Song of the Day: Alicia Keys, Take Away Show

Worth the full time.

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Of love and anniversaries 

Forty years ago today my parents got married in my grandparents’ living room. My aunt Stephanie was maid of honor. My dad’s siblings asked to come. My grandparents were bowling. 

So yeah, on one level it was your typical story of pregnancy before marriage at a young age. I’ve been told this story my whole life. I was that pregnancy. Yet that story was never presented to me as typical. Sometimes funny: the sponge is the worst method of contraception ever. Sometimes wry: my mom’s parents didn’t know how to express their disappointment except through anger at first, hence the bowling. But it’s a story that was never told to me without it being filled with love. My dad fell in love at first sight. And when he told his mom that I was on the way, her reaction was “good, more grand babies and I’ll take care of your father.” My dad’s mom ruled the world. 

Now my parents never advocated me getting pregnant at a young age. They wanted and got a different path for me. But they never once made me feel like I wasn’t fiercely wanted and loved. And that love smoothed things. It healed the space between my mom and her parents. The family lore has my mom’s father asking which end to pick me up because I would sleep in a tight ball. And I had my own special language with my grandmother, who couldn’t have loved me more if she tried.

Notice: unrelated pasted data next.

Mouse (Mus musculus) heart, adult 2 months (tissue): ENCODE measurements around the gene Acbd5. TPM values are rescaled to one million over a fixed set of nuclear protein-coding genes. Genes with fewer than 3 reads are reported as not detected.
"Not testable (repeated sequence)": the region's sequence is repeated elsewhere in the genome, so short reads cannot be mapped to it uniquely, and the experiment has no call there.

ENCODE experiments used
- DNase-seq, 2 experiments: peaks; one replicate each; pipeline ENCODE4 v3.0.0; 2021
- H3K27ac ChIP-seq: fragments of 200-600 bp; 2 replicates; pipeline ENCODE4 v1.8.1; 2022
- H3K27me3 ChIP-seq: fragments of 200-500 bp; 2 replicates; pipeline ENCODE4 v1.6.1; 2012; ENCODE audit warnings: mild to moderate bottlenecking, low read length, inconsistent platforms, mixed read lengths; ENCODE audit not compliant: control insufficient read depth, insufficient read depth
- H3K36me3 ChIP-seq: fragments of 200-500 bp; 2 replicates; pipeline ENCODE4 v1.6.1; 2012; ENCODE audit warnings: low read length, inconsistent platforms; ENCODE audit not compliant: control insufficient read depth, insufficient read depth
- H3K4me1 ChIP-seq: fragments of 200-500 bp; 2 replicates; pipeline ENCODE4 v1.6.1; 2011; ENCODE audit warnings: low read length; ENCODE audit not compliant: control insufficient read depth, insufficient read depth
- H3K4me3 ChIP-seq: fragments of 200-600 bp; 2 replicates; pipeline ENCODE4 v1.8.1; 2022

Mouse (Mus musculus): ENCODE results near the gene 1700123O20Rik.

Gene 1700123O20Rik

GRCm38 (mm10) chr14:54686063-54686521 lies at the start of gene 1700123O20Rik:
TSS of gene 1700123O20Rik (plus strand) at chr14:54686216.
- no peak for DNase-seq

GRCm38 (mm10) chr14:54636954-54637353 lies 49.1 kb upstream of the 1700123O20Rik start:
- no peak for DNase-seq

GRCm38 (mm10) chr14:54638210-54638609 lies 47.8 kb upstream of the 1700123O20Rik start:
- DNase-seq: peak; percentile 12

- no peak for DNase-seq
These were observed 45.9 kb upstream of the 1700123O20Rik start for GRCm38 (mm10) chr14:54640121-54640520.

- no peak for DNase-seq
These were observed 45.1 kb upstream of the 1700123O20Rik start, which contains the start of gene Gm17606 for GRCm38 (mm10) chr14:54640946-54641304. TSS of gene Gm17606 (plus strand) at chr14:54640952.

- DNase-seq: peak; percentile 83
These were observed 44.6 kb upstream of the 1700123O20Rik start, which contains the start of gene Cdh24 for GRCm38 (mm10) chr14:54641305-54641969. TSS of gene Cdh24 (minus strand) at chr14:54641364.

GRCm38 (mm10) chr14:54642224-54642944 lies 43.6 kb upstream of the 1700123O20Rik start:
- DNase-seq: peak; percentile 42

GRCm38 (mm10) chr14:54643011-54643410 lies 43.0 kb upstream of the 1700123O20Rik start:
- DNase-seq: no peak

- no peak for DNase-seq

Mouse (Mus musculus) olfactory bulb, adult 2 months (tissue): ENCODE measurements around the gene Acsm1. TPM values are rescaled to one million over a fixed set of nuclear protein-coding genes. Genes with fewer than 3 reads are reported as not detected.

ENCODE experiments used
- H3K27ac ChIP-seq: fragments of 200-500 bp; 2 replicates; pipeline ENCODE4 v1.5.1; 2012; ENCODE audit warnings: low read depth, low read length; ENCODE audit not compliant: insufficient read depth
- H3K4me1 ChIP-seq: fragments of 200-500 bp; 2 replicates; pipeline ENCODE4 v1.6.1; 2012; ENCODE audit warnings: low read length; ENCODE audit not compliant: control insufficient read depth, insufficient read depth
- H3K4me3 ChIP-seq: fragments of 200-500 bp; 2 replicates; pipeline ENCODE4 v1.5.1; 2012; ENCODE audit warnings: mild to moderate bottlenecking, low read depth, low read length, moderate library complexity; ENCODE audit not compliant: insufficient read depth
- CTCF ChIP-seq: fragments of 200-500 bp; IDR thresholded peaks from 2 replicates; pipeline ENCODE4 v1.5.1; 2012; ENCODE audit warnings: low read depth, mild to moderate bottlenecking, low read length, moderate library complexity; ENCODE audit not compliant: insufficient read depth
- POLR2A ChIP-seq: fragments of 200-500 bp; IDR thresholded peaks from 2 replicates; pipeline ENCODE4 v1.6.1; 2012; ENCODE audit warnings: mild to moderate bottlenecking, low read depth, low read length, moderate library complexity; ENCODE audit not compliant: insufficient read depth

My dad has been gone these 7 years now, and my mom has a wonderful partner in Terry, who also loves fiercely and is deeply empathetic. I feel like celebrating all those loves, past, present, and future is important today. Happy anniversary. 

Commonplace: Roland Barthes, “Myth Today”

” ‘Myth’ takes hold of everything, all aspects of the law, of morality, of aesthetics, of diplomacy, of household equipment, of Literature, of entertainment. Its expansion has the very dimensions of bourgeois ex-nomination. The bourgeoisie wants to keep reality without keeping the appearances: it is therefore the very negativity of bourgeois appearance, infinite like every negativity, which solicits myth infinitely. The oppressed is nothing, he has only one language, that of his emancipation; the oppressor is everything, his language is rich, multiform, supple, with all the possible degrees of dignity at its disposal: he has an exclusive right to meta-language. The oppressed makes the world, he has only an active, transitive (political) language; the oppressor conserves it, his language plenary, intransitive, gestural, theatrical: it is Myth. The language of the former aims at transforming, of the latter at eternalizing.”

~ Roland Barthes, “Myth Today,” Mythologies.

Commonplace: W.H. Auden, “September 1, 1939”

"All I have is a voice
To undo the folded lie,
The romantic lie in the brain